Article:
Lawyers and judges understand and, hopefully, respect the rule of law. This is a very simple principle which informed the writing and adoption of the federal constitution. This principle was carried through into states’ constitutions. The rule of law is fundamental to our democracy. It is defined as “a principle under which all persons, institutions, and entities are accountable to laws that are publicly promulgated, equally enforced, independently adjudicated, and consistent with international human rights principles”.
Stated another way, the American Bar Association defines the rule of law as a set of principles, or ideals, for ensuring an orderly and just society.
Many countries throughout the world strive to uphold the rule of law–where no one is above the law; where everyone is treated equally under the law; where everyone is held accountable to the same laws; where there are clear and fair processes for enforcing laws; where there is an independent judiciary; and where human rights are guaranteed for all.
At both the national and state levels our democracy is failing those criteria in many respects—systemic racism, misogyny, and demonization of LGBTQIA+ people, for a very short list.
However, my interest, here, is to address that part of these definitions which requires an independent judiciary. Indeed, without a fair, independent and impartial judiciary, the rule of law falls apart—because without that sort of judiciary, there is no institution to enforce the rule of law.
Many in government and in our society seem to have forgotten that our tripartite systems of government consist of three co-equal branches: the executive, the legislative and judicial. Co-equal means that the judiciary (the non-political branch) is equal to the legislative and executive branches (the political branches) in rank, ability and extent.
To be sure, each branch is invested with its own separately defined powers. Importantly, these separate powers are not to be intruded upon by the other branches. This constitutional principle is called the separation of powers, and is embodied in Montana’s Constitution at Article III, section 1, as follows:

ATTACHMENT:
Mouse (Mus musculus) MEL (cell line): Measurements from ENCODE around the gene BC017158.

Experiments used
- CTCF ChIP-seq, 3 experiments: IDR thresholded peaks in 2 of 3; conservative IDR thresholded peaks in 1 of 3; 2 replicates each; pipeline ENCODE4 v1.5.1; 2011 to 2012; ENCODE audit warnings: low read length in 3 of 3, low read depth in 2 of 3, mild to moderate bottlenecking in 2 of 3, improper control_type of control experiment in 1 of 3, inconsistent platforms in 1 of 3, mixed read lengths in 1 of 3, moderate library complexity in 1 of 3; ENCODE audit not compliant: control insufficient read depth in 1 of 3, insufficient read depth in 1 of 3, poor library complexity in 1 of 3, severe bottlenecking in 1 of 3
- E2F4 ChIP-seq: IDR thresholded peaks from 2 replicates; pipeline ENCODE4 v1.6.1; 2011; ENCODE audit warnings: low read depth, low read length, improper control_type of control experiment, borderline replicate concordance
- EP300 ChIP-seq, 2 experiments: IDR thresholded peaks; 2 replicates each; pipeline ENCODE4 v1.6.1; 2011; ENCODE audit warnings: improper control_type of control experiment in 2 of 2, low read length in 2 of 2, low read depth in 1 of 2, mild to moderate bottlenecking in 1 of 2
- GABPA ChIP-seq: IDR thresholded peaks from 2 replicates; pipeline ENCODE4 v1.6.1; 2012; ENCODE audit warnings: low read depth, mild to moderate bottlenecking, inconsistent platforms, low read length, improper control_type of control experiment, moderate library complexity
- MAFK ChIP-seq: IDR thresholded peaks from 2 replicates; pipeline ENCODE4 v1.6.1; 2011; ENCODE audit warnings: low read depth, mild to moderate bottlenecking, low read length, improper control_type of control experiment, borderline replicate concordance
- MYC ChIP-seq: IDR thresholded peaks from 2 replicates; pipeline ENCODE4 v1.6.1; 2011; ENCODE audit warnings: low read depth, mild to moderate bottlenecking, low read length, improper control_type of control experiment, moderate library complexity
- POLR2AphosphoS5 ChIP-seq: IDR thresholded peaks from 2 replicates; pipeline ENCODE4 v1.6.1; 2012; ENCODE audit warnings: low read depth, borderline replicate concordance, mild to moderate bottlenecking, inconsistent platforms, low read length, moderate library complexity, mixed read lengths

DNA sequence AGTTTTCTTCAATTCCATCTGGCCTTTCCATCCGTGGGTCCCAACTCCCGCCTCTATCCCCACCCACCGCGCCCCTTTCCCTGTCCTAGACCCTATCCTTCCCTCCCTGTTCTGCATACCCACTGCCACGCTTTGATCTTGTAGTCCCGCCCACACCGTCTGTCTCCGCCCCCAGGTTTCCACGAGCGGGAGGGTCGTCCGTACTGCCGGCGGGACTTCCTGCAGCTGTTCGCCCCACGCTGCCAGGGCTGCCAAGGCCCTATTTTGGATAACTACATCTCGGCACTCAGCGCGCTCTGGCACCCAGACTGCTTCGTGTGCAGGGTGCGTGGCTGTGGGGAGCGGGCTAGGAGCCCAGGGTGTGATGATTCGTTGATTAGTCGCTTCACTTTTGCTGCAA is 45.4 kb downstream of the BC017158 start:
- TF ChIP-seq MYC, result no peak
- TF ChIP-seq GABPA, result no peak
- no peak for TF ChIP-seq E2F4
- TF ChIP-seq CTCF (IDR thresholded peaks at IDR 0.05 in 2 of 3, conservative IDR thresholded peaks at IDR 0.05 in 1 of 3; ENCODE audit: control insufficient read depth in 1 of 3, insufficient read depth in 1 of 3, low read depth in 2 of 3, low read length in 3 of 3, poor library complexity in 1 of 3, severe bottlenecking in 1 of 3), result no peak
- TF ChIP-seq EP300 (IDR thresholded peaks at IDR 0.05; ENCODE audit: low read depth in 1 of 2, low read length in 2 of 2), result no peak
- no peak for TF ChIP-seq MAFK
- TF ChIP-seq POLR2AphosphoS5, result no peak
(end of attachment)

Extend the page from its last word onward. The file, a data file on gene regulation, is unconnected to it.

The power of the government of this state is divided into three distinct branches—legislative, executive and judicial. No person or persons charged with the exercise of power properly belonging to one branch shall exercise any power properly belonging to either of the others, except as in this constitution expressly directed or permitted.
With this constitutional principle, the framers of our federal and state constitutions crafted another constitutional mandate–each branch serves as a check and a balance on the other two.
Montana’s attorney general, executive and legislature seem not to understand these principles, much less the constitutional mandates underlying them.
Indeed, since the present administration took office in 2021 there has been a concerted and directed effort by persons, institutions, and entities to demonize, marginalize and politicize the judiciary and the courts. And as a consequence, to destroy the rule of law.
Setting aside those at the national level, these efforts in Montana, are stunning, and include, by way of non-exclusive examples:
+ making baseless and vague charges of improprieties designed to lessen the reputations and integrity of members of the Supreme and District Courts and to destroy Montanans’ trust in the court and judiciary;
+ causing one Justice to have to (successfully) litigate his being subpoenaed by the legislature;
+ seizing judges’ emails off the Department of Administration server (many of which contained case-sensitive information and information pertaining to the deliberations of the court);
+ subpoenaing members of the Supreme Court and Court documents for “investigative purposes;”
+ the Attorney General’s office blatantly refusing to comply with a Supreme Court order;
+ the legislature and Governor summarily scrapping the Judicial Nomination Commission and the merit selection of judicial appointments and replacing the merit system with a patronage system controlled solely by the Governor;
+ resurrecting the plan of electing Supreme Court justices by district, and ignoring, in the process, precedent which had determined the district-election plan was unconstitutional. Indeed, this plan was and is simply a scheme to elect partisan justices from gerrymandered “districts;”
+ trashing Judges and Courts as being “partisan” and “activist;”
+ Turning the most recent Supreme Court retention election from, what should have been a nonpartisan contest, into a partisan free-for-all, with a hand-picked partisan candidate, financed in large part by money from the Republican State Leadership Committee;